Colour variation across climatic gradients is a common ecogeographical pattern; yet there is long-standing contention over underlying causes, particularly selection for thermal benefits. We tested the evolutionary association between climate gradients and reflectance of near-infrared (NIR) wavelengths, which influence heat gain but are not visible to animals. We measured ultraviolet, visible and NIR reflectance from calibrated images of 372 butterfly specimens from 60 populations (49 species, 5 families) spanning the Australian continent. Consistent with selection...

Objective measurement in routine care of people with Parkinson’s disease improves outcomes

Malcolm Horne, Parisa Farzanehfar, Holly Woodrow, Michelle Braybrook, Sarah McGregor, Andrew Evans & Frank Nicklason
It is common in medicine to titrate therapy according to target ranges of objectively measured parameters. Objective measurement of motor function is available for Parkinson’s Disease (PD), making it possible to optimise therapy and clinical outcomes. In this study, an accelerometry-based measurement and predefined target ranges were used to assess motor function in a Northern Tasmania PD cohort managed by a Movement Disorder clinic. Approximately 40% (n=103) of the total PD population participated in this...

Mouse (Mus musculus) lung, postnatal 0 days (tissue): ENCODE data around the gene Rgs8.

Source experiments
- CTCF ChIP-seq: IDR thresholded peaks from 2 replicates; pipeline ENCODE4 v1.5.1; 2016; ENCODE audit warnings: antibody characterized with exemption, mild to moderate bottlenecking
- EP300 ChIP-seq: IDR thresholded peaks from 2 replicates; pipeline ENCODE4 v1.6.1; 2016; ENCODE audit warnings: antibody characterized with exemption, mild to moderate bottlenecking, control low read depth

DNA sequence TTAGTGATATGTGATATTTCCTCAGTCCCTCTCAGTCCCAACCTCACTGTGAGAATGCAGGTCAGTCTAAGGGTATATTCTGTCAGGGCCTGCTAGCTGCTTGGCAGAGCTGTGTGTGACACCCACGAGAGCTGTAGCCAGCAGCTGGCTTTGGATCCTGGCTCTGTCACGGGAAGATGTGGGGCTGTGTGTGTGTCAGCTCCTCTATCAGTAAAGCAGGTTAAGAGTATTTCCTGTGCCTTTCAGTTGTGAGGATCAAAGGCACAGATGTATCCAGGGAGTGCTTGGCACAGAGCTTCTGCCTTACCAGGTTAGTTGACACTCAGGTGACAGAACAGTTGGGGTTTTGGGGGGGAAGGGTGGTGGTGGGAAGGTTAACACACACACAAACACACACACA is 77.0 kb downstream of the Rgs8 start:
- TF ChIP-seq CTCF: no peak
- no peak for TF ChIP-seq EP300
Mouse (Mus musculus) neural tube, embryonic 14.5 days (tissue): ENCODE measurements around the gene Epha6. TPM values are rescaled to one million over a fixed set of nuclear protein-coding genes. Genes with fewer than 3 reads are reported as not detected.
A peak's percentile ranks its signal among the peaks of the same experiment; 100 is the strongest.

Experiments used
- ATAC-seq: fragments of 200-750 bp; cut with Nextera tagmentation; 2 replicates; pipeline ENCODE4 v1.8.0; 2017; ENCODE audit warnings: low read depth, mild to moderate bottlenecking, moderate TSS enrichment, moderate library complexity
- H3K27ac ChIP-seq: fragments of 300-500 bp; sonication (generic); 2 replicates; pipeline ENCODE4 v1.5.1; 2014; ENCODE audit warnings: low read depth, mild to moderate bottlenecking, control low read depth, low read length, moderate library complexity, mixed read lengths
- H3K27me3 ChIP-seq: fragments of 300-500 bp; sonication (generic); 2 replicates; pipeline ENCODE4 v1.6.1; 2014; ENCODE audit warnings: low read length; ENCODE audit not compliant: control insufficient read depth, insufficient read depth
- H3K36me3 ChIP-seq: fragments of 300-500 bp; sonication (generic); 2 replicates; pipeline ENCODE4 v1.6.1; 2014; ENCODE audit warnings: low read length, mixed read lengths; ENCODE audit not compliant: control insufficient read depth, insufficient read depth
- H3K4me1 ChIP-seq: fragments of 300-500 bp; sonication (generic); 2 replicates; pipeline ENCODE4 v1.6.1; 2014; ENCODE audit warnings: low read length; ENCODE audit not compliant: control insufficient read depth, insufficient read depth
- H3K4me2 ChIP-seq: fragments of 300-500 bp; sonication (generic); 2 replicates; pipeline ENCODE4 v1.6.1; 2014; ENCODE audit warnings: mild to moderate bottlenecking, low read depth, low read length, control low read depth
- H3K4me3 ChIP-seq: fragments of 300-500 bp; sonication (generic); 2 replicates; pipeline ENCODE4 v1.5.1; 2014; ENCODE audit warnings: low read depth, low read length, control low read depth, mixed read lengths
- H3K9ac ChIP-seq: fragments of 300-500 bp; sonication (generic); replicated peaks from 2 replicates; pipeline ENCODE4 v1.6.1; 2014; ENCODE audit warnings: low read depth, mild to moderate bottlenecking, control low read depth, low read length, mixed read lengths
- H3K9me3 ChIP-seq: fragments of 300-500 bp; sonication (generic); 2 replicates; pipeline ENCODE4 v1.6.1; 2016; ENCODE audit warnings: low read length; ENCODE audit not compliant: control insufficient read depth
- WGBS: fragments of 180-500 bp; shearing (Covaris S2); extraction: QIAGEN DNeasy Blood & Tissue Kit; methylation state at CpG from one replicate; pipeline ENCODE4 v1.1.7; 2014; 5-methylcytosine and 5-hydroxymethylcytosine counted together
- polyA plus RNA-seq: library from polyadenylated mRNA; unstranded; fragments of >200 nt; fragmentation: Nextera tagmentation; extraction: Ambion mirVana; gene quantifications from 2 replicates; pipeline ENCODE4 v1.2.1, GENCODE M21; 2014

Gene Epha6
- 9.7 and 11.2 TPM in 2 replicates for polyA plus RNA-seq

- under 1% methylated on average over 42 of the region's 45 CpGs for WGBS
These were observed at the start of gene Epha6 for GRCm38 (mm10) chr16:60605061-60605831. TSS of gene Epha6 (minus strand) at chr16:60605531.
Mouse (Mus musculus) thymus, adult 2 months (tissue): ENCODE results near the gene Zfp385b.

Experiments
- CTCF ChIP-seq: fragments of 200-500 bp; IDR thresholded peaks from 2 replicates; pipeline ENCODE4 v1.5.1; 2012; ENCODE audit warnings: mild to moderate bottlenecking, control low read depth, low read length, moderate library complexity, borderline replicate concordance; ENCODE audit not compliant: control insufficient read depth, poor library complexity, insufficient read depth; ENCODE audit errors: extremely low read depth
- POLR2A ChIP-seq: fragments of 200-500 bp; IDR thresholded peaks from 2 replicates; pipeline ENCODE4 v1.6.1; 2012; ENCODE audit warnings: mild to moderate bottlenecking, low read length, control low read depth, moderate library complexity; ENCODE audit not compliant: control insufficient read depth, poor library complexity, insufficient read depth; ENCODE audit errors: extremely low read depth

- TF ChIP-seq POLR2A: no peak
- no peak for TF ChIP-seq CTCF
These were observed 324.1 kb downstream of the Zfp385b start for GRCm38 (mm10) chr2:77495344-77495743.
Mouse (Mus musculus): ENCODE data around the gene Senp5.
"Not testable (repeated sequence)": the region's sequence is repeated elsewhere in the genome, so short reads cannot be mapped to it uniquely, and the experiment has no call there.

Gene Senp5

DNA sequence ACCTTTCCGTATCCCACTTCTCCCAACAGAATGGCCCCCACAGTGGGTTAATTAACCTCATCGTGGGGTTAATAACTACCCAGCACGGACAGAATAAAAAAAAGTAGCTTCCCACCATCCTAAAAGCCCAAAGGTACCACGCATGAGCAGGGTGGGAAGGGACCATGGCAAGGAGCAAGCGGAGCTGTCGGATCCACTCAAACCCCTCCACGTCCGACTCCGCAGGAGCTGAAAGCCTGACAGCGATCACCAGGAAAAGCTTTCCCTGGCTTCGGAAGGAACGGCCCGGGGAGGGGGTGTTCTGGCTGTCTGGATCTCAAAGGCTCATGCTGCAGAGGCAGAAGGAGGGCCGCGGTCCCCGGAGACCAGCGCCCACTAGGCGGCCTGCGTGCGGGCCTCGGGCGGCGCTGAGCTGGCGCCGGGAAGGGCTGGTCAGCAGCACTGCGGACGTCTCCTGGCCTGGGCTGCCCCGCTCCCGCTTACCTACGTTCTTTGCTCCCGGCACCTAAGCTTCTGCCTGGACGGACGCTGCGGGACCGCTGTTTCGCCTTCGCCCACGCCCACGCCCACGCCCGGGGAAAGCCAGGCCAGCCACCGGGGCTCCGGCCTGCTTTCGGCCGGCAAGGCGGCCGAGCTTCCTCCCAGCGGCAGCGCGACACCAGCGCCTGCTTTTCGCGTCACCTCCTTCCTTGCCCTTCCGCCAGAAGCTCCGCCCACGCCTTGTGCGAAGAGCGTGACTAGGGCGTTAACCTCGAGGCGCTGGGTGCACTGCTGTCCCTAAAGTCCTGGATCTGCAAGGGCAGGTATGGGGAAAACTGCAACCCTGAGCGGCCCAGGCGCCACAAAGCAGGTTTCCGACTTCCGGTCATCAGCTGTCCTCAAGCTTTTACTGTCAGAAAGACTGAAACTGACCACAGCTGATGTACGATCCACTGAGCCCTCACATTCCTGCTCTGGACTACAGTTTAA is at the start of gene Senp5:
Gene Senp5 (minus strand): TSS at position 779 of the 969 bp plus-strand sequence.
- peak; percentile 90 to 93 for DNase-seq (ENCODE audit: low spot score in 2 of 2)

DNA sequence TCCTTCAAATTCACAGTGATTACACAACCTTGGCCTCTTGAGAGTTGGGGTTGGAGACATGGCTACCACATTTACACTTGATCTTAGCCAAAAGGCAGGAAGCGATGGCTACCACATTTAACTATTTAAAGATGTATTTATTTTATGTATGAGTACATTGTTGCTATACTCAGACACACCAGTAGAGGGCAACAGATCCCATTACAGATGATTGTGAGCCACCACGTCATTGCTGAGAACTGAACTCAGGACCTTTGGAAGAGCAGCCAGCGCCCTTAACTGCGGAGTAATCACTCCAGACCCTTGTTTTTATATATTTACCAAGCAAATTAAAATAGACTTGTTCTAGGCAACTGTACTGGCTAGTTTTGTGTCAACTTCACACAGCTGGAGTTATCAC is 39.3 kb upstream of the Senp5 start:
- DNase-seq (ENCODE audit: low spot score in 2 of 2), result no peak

No evidence for an adaptive role of early molt into breeding plumage in a female fairy-wren

Sergio Nolazco, Michelle L. Hall, Sjouke A. Kingma, Kaspar Delhey & Anne Peters
The evolution of ornaments as sexually selected signals is well understood in males, but female ornamentation remains understudied. Fairy-wrens offer an excellent model system, given their complex social structure and mating systems, and the diversity of female ornamentation. We investigated whether early molt into ornamental breeding plumage plays an adaptive role in females of the monogamous purple-crowned fairy-wren Malurus coronatus, the only fairy-wren known to have female seasonal plumage. Using six years of monitoring, we...